Count I of the complaint alleges violation of 18 U.S.C. § 1962(a), which prohibits use of income derived from a pattern of racketeering activity to be used in the furtherance of activity and further allows redress if injury is caused by the use or investment of racketeering income in the enterprise. Again, the complaint fails to identify a “pattern” of racketeering activity, and fails to allege any facts supporting the speculation that proceeds from any racketeering activity were used or invested in the acquisition of an enterprise, and further that Plaintiff sustained any injury proximately caused by the use or investment. See RAO v. BP Prods. N.A., 589 F.3d 389, 399 (affirming dismissal of claim where complaint merely restated the elements of section 1962(a) “in boilerplate fashion and contains no suggestion that money was used or invested in the operation of an enterprise or that he suffered an injury caused by the use or investment of racketeering income.”); Vicom, 20 F.3d at 778. Consequently, Count I is also dismissed.

Plaintiff Failed to Plead Any Agreement to Conspire Under 18 U.S.C. § 1962(d)

Plaintiff’s claims under 18 U.S.C. § 1962(d) in Count III of the complaint also fail. To state a RICO conspiracy claim under section 1962(d), a plaintiff must allege “(1) that each defendant agreed to maintain an interest in or control of an enterprise or to participate in the affairs of an enterprise through a pattern of racketeering activity and (2) that each defendant further agreed that someone would commit at least two predicate acts to accomplish those goals.” Lachmund v. ADM Investor Servs., Inc., 191 F.3d 777, 784 (7th Cir. 1999) (quotation omitted). There are no allegations in the complaint demonstrating Defendants made an agreement to commit RICO violations. Although he generally alleges the Defendants “agreed, as alleged and evidenced by their concerted false statements, false representations, ‘activities’ and omissions to act that all have a common goal and purpose to injure Robert Holland in his person” (Compl. ¶ 196), Plaintiff fails to provide specific facts indicating each Defendant entered into an agreement to violate RICO. See Goren v. New Vision Int’l, Inc., 156 F.3d 721, 732-33 (7th Cir. 1998)(dismissing where “complaint is utterly devoid of allegations indicating either a specific agreement by these defendants to participate in the affairs of the enterprise or an agreement to the commission of two specific predicate acts”). Moreover, “[s]ince [Plaintiff] fail[s] to establish a violation of section 1962(c), [his] 1962(d) claim based on the same facts must fail as well.” Stachon v. United Consumers Club, Inc., 229 F.3d 673, 677 (7th Cir. 2000). Consequently, Count III is also dismissed.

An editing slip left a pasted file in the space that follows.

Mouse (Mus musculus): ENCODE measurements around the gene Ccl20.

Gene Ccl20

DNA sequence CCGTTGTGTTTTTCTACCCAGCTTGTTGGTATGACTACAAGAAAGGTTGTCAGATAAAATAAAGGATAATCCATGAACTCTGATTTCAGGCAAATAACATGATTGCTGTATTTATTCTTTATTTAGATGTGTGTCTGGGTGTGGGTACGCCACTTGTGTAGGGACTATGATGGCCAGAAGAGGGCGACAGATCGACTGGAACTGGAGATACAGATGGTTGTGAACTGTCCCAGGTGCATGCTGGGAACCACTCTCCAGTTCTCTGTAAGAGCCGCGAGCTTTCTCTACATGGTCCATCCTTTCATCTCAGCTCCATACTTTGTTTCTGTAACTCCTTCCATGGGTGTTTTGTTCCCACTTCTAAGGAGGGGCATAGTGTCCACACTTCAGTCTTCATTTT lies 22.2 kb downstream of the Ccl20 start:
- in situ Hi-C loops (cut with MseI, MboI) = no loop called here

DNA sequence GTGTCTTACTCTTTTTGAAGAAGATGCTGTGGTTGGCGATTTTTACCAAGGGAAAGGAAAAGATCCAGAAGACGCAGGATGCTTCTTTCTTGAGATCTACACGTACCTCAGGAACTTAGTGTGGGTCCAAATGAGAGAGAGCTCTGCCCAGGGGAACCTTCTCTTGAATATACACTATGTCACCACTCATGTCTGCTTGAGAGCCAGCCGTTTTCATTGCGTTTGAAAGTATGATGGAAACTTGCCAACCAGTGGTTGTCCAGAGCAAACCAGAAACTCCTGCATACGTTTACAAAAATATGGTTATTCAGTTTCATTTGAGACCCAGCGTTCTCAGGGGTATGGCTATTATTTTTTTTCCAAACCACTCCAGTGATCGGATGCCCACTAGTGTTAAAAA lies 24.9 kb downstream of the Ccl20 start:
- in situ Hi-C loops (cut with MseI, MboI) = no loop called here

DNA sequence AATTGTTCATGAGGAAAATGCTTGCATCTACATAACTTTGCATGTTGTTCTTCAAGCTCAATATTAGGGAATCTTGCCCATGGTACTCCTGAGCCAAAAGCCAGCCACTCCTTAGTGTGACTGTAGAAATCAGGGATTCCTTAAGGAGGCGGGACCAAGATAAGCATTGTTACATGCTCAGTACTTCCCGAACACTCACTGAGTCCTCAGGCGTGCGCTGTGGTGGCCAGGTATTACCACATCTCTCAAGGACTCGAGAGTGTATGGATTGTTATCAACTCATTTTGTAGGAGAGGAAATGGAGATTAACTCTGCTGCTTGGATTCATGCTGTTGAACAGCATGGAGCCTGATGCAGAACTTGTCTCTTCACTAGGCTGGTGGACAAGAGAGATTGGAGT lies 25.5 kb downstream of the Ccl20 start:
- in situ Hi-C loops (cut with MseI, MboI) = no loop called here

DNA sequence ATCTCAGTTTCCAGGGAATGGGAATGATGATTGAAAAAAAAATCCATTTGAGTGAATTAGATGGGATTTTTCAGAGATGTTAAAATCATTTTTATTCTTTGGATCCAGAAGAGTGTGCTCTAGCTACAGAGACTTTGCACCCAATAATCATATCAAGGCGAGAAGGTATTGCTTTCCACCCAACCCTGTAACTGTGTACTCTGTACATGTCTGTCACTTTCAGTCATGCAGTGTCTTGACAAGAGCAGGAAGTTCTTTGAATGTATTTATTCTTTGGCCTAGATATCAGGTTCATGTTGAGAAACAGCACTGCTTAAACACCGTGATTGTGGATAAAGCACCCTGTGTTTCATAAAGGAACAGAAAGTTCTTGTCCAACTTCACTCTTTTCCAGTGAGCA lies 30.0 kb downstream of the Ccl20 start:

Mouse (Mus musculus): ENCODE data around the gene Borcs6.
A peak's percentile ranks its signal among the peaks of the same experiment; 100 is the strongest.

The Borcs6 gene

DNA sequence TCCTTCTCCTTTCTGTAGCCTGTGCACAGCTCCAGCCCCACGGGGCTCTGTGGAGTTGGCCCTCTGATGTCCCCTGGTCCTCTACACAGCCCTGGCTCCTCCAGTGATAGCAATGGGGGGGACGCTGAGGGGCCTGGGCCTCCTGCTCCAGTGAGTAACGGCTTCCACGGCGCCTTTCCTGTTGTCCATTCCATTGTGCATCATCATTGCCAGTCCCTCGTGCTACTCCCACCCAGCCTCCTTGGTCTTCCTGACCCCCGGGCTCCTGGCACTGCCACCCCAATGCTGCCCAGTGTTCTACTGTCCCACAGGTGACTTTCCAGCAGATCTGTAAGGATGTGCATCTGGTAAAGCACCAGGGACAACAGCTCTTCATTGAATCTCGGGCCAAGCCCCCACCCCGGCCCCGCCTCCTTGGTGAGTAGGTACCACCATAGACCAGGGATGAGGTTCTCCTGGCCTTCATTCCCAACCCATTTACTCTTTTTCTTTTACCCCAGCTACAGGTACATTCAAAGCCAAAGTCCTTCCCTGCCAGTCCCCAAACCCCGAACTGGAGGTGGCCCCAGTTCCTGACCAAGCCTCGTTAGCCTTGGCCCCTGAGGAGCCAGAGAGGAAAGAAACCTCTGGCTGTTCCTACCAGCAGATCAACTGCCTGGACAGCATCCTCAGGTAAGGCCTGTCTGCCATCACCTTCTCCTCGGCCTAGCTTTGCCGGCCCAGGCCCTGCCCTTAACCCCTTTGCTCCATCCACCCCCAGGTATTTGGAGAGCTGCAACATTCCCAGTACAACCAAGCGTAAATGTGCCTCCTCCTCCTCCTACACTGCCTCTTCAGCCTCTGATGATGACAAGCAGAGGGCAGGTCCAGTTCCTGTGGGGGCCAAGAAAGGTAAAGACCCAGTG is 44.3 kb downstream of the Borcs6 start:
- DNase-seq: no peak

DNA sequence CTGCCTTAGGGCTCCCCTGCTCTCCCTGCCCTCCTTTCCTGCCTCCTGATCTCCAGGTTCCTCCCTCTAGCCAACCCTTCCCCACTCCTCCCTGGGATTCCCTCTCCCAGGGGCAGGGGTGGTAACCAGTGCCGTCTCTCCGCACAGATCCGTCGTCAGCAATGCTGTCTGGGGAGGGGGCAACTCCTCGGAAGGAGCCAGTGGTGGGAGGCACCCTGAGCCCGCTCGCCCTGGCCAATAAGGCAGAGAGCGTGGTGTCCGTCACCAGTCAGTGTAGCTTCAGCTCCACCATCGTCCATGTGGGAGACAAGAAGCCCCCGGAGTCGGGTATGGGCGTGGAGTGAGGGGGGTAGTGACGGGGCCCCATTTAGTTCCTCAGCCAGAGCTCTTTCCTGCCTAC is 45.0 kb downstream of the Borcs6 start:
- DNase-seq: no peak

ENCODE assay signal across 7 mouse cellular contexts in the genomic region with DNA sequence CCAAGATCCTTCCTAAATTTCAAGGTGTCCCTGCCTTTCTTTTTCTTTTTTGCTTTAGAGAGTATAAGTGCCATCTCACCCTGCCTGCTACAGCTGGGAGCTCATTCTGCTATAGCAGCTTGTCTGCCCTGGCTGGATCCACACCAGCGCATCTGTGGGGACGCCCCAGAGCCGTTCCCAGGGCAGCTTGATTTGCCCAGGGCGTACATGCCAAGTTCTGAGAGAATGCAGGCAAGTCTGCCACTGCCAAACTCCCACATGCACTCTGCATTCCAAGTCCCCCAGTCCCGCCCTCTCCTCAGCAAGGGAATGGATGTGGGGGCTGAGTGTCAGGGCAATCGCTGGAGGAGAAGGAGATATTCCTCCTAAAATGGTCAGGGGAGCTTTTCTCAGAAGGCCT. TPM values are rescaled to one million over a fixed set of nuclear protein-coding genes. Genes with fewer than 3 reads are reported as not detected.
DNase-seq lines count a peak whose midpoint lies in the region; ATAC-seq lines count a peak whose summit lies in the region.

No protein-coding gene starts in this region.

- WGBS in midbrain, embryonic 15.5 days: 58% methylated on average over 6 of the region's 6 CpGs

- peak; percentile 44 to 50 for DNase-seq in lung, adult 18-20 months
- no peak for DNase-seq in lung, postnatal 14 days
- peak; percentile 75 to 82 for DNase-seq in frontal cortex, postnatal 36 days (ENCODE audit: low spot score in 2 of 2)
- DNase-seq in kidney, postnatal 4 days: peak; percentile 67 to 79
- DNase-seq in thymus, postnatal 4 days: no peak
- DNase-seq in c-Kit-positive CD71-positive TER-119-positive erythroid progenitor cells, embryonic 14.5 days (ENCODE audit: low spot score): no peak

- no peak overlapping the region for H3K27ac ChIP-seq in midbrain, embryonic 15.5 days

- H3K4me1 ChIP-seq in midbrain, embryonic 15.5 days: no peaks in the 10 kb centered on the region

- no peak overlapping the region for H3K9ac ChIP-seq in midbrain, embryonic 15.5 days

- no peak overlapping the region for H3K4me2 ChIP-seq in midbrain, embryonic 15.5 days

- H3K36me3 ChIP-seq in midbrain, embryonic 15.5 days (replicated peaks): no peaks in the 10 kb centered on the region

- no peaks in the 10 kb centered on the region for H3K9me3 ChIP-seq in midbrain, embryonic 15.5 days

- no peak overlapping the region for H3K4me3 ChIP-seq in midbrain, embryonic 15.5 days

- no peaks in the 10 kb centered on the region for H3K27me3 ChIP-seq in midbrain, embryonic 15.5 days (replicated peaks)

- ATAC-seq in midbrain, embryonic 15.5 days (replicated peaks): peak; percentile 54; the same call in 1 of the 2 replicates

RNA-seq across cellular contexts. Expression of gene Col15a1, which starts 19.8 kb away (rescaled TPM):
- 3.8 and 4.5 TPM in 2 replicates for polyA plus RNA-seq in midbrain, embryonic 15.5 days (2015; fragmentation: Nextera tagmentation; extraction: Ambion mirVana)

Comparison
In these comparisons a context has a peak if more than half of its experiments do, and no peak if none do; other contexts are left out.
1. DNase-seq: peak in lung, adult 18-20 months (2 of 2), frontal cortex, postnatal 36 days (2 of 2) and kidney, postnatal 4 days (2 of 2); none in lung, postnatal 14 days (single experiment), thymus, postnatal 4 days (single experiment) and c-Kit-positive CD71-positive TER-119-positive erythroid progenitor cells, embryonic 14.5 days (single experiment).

Indiana State RICO Claims And Any Other Remaining State Claims

The complaint also states claims for violation of the Indiana Civil RICO statute. (DE #1, pp. 33-34.) Upon due consideration, the state law claims are DISMISSED WITHOUT PREJUDICE because the federal claims have been dismissed prior to trial. 28 U.S.C. § 1367(c)(3); Groce, 193 F.3d at 501 (“[I]t is the well-established law of this circuit that the usual practice is to dismiss without prejudice state supplemental claims whenever all federal claims have been dismissed prior to trial.”).

Default Judgment

Plaintiff has moved for default judgment against Defendants, Paul Davis, the CEO of Bull Dog Towing, and Bull Dog Towing, first seeking $41, 833, 455.00 (DE #32) in damages, then requesting $66, 123, 878.90 (DE #99). This Court acknowledges the Seventh Circuit’s well established rule that “the well-pleaded allegations of the complaint relating to liability are taken as true[.]” Merrill Lynch Mortg. Corp. v. Narayan, 908 F.2d 246, 253 (7th Cir. 1990)(quotation omitted). However, pleadings that are “nothing more than conclusions” are not entitled to the assumption of truth. Iqbal, 556 U.S. at 678-79. This includes legal conclusions couched as factual allegations, see Bonte v. U.S. Bank, N.A., 624 F.3d 461, 465 (7th Cir. 2010), and “[t]hreadbare recitals of the elements of a cause of action, supported by mere conclusory statements.” Iqbal, 556 U.S. at 678. The entry of default judgment lies within the sound discretion of the trial Court and is not automatic. Duling v. Markun, 231 F.2d 833, 836 (7th Cir. 1956). “In determining whether to enter a default judgment, the court may consider a number of factors including whether there is a material issue of fact, whether the default is largely technical, whether the plaintiffs were substantially prejudiced, and how harsh an effect a default judgment might have.” Wolf Lake Terminals, Inc. v. Mut. Marine Ins. Co., 433 F.Supp.2d 933, 941 (N.D. Ind. 2005)(citation omitted). Plaintiffs seeking default judgment must demonstrate they are entitled to judgment as a matter of law. Cass Cnty. Music Co. v. Muedini, 55 F.3d 263, 265 (7th Cir. 1995).